What’s been your favorite film book or album from the past year?

I was turned on to terrific vocal/banjo artist – Abigail Washburn – after seeing her open for Steve Martin and I listen to her a lot now. I’m still reading Richard Louv’s “Last Child in the Woods,” cherishing the fact I grew up in a time where we played outside and I had exposure to the great outdoors and all its wonders. Films? Besides, of course, “Winter’s Bone”! I was deeply moved by “127 Hours” in unexpected ways, fell in love with “The King’s Speech”, and could barely get out of my seat after viewing the documentary “Waste Land,” but left with new inspiration on the power of film (and humanity) to transform lives for the positive in least expected ways.

“Winter’s Bone” is still playing in limited release and is now available on DVD, Blu-ray and iTunes. The Spirit Awards will air on IFC on February 26th.

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New Nasty

Whips, Chains and Hand Sanitizer

Turn On The Full Season Of Neurotica At IFC's Comedy Crib

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Jenny Jaffe has a lot going on: She’s writing for Disney’s upcoming Big Hero 6: The Series, developing comedy projects with pals at Devastator Press, and she’s straddling the line between S&M and OCD as the creator and star of the sexyish new series Neurotica, which has just made its debut on IFC’s Comedy Crib. Jenny gave us some extremely intimate insight into what makes Neurotica (safely) sizzle…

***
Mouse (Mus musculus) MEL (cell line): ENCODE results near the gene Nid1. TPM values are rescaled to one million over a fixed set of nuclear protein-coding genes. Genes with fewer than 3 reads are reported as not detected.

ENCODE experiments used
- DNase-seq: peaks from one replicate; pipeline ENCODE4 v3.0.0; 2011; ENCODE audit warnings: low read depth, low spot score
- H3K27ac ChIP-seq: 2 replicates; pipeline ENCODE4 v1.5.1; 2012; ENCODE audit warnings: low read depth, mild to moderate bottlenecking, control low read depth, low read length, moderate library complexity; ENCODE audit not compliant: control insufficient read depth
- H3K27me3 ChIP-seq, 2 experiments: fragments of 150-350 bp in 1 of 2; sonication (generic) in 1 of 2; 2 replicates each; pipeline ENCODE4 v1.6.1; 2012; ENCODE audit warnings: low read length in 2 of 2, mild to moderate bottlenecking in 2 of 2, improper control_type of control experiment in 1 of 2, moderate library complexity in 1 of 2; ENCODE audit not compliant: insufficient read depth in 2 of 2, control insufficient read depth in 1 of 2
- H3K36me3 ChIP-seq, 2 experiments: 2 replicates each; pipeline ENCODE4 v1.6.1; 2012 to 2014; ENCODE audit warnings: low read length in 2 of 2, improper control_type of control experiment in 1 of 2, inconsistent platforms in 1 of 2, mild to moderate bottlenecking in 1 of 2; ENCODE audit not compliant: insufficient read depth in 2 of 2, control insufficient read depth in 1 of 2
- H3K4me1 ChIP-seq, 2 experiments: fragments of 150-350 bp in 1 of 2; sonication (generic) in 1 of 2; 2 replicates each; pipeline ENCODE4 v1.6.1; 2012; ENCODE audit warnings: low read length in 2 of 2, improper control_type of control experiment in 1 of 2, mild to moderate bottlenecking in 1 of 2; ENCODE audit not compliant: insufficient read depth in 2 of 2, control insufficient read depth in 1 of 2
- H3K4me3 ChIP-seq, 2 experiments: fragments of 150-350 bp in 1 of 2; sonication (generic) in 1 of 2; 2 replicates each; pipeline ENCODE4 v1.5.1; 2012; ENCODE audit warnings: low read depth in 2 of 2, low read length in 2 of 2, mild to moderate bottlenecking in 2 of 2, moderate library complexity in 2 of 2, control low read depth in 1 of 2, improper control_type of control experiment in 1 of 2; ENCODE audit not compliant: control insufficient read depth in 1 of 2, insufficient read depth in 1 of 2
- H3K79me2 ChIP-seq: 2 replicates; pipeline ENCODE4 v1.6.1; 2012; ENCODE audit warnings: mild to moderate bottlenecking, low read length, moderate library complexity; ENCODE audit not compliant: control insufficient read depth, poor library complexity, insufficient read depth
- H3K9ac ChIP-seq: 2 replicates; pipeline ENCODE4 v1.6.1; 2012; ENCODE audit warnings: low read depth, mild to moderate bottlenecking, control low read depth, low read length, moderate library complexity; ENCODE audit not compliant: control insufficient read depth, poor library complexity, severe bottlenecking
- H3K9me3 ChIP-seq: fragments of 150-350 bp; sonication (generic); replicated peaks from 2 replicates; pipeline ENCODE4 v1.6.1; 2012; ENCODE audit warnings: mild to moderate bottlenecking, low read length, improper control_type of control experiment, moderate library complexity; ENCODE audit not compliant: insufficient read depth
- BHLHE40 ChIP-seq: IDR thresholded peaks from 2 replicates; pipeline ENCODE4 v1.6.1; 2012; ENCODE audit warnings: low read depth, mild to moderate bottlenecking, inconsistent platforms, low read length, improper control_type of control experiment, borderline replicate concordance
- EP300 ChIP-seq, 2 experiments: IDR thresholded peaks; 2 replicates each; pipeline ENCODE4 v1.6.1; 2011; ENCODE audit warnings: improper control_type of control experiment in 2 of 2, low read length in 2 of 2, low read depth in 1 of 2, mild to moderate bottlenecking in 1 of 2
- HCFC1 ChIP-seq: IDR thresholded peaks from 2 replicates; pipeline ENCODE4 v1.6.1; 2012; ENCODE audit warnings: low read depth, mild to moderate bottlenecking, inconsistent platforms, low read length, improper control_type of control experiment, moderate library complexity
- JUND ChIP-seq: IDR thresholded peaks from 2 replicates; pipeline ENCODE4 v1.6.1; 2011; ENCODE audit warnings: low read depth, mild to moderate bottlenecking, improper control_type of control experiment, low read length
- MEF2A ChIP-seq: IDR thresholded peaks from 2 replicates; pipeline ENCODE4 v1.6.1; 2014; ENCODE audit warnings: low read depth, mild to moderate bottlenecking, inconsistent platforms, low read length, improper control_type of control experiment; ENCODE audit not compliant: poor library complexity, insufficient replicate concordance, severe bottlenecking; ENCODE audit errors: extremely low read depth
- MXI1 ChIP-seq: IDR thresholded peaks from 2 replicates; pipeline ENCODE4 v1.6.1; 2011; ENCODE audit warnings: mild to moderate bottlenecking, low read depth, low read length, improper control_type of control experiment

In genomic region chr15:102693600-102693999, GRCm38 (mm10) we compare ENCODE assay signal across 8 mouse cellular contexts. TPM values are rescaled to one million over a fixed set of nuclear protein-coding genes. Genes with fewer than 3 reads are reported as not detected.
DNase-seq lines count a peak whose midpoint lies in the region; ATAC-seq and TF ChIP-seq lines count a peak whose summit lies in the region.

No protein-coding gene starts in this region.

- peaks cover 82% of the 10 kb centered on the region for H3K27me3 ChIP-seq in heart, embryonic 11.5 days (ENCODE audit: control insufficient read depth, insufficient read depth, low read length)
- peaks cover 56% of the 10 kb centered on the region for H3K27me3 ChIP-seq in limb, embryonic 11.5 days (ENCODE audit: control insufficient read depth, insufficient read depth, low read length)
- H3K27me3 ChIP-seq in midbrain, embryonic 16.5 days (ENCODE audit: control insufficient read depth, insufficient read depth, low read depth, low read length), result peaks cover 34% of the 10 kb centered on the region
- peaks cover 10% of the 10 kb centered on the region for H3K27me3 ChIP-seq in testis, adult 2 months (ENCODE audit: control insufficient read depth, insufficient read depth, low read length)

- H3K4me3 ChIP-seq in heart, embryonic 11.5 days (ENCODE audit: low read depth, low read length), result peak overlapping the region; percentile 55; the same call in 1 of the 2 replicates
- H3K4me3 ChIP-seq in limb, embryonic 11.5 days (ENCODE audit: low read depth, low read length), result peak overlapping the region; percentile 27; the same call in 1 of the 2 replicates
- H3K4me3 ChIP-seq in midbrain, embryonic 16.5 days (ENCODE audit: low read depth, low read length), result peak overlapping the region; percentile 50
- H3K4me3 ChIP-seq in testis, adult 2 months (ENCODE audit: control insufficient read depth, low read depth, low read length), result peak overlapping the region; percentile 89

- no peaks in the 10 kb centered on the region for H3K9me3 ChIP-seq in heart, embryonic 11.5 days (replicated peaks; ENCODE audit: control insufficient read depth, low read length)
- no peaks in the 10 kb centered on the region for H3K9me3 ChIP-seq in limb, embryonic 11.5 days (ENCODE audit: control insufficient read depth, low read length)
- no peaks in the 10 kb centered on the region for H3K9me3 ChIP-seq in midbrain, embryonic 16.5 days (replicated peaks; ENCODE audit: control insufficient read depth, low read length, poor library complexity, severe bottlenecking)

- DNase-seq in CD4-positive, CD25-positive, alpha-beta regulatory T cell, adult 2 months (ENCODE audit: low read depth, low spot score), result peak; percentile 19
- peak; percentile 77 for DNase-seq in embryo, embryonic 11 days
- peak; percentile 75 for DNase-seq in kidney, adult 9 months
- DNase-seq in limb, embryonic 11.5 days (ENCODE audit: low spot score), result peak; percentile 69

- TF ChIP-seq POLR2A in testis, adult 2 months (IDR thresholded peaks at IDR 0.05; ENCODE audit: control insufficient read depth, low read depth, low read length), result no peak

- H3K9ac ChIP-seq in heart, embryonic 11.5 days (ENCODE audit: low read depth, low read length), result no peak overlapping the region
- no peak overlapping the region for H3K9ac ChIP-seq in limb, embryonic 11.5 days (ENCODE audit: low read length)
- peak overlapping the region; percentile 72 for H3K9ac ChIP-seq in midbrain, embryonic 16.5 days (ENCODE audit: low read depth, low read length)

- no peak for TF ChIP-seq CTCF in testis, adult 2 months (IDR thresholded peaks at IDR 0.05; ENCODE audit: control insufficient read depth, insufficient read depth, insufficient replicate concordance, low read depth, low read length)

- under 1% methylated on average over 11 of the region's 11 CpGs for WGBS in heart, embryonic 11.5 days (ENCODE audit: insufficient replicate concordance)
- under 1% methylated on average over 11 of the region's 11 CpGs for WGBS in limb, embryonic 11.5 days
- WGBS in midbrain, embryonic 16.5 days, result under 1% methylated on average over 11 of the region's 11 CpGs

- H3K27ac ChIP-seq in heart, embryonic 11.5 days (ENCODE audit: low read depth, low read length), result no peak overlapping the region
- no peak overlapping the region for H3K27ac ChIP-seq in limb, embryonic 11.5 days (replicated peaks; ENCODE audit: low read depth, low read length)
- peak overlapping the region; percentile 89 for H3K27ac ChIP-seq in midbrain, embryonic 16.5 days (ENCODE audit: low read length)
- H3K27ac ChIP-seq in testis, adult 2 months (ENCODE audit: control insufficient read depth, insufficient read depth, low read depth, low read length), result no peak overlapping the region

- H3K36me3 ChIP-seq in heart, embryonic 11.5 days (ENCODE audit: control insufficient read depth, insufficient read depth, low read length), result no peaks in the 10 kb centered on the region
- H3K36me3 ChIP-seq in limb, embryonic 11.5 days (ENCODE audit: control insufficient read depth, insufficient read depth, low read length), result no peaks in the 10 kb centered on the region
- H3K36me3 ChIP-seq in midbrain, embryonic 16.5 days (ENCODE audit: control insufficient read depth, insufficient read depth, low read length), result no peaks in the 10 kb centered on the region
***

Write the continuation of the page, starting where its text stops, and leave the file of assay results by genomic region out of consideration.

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IFC: How would you describe Neurotica to a fancy network executive you met in an elevator?

Jenny: Neurotica is about a plucky Dominatrix with OCD trying to save her small-town dungeon.

IFC: How would you describe Neurotica to a drunk friend of a friend you met in a bar?

Jenny: Neurotica is about a plucky Dominatrix with OCD trying to save her small-town dungeon. You’re great. We should get coffee sometime. I’m not just saying that. I know other people just say that sometimes but I really feel like we’re going to be friends, you know? Here, what’s your number, I’ll call you so you can have my number!

IFC: What’s your comedy origin story?

Jenny: Since I was a kid I’ve dealt with severe OCD and anxiety. Comedy has always been one of the ways I’ve dealt with that. I honestly just want to help make people feel happy for a few minutes at a time.

IFC: What was the genesis of Neurotica?

Jenny: I’m pretty sure it was a title-first situation. I was coming up with ideas to pitch to a production company a million years ago (this isn’t hyperbole; I am VERY old) and just wrote down “Neurotica”; then it just sort of appeared fully formed. “Neurotica? Oh it’s an over-the-top romantic comedy about a Dominatrix with OCD, of course.” And that just happened to hit the buttons of everything I’m fascinated by.